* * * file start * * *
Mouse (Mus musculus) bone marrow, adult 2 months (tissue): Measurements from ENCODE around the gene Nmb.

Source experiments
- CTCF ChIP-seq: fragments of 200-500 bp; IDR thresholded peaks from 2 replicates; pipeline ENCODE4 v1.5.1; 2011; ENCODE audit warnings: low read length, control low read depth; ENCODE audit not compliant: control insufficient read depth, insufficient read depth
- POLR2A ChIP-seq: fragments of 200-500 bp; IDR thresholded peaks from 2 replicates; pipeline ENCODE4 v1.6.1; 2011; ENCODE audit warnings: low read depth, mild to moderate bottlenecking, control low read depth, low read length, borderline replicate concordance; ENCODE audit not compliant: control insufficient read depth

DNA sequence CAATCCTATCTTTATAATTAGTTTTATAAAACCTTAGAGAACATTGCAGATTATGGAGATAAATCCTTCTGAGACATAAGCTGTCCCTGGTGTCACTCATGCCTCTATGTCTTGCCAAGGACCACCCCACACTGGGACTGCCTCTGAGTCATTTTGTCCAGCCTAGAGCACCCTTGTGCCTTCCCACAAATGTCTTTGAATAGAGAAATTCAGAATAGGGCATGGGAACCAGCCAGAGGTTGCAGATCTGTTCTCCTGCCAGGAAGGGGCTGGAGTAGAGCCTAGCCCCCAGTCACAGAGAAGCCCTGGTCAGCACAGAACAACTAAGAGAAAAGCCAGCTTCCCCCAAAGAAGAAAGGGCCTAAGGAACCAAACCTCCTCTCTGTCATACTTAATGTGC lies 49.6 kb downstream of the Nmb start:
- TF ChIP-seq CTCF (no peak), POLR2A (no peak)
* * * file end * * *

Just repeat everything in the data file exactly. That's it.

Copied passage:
Mouse (Mus musculus) bone marrow, adult 2 months (tissue): Measurements from ENCODE around the gene Nmb.

Source experiments
- CTCF ChIP-seq: fragments of 200-500 bp; IDR thresholded peaks from 2 replicates; pipeline ENCODE4 v1.5.1; 2011; ENCODE audit warnings: low read length, control low read depth; ENCODE audit not compliant: control insufficient read depth, insufficient read depth
- POLR2A ChIP-seq: fragments of 200-500 bp; IDR thresholded peaks from 2 replicates; pipeline ENCODE4 v1.6.1; 2011; ENCODE audit warnings: low read depth, mild to moderate bottlenecking, control low read depth, low read length, borderline replicate concordance; ENCODE audit not compliant: control insufficient read depth

DNA sequence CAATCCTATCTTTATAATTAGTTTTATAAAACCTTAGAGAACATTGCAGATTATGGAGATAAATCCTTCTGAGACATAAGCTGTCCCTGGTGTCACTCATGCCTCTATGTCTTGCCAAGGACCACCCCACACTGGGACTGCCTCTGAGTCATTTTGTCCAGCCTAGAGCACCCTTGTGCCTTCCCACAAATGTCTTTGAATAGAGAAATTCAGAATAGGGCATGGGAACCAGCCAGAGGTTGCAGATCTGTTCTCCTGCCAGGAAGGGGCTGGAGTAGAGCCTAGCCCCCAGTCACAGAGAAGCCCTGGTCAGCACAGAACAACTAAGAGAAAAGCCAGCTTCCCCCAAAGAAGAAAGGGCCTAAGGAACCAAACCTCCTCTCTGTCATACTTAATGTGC lies 49.6 kb downstream of the Nmb start:
- TF ChIP-seq CTCF (no peak), POLR2A (no peak)